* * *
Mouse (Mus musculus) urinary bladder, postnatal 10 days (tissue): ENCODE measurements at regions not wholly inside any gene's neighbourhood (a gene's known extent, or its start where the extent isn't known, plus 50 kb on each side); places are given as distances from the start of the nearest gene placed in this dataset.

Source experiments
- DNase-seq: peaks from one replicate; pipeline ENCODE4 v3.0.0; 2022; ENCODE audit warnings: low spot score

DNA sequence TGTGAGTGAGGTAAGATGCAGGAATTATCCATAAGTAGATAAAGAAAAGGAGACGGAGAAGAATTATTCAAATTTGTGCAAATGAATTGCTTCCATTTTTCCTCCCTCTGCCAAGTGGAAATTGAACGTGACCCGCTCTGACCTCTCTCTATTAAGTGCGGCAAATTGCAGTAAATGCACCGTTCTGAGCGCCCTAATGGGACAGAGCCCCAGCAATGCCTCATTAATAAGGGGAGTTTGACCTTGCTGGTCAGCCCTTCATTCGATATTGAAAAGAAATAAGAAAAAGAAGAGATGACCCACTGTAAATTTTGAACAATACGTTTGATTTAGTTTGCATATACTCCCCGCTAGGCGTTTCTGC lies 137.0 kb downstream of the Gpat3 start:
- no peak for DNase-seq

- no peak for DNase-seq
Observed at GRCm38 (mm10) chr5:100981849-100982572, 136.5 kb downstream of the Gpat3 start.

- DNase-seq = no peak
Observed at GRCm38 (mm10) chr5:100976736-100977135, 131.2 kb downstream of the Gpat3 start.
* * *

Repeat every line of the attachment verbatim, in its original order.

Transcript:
Mouse (Mus musculus) urinary bladder, postnatal 10 days (tissue): ENCODE measurements at regions not wholly inside any gene's neighbourhood (a gene's known extent, or its start where the extent isn't known, plus 50 kb on each side); places are given as distances from the start of the nearest gene placed in this dataset.

Source experiments
- DNase-seq: peaks from one replicate; pipeline ENCODE4 v3.0.0; 2022; ENCODE audit warnings: low spot score

DNA sequence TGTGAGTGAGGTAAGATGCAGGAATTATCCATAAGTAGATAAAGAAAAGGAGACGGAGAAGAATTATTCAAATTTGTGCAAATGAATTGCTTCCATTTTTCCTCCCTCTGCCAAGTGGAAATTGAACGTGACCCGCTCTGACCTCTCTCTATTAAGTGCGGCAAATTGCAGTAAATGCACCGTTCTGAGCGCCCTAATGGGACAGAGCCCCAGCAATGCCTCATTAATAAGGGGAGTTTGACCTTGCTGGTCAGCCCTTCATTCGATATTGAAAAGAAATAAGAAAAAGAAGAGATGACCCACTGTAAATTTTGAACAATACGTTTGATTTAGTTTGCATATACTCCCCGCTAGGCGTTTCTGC lies 137.0 kb downstream of the Gpat3 start:
- no peak for DNase-seq

- no peak for DNase-seq
Observed at GRCm38 (mm10) chr5:100981849-100982572, 136.5 kb downstream of the Gpat3 start.

- DNase-seq = no peak
Observed at GRCm38 (mm10) chr5:100976736-100977135, 131.2 kb downstream of the Gpat3 start.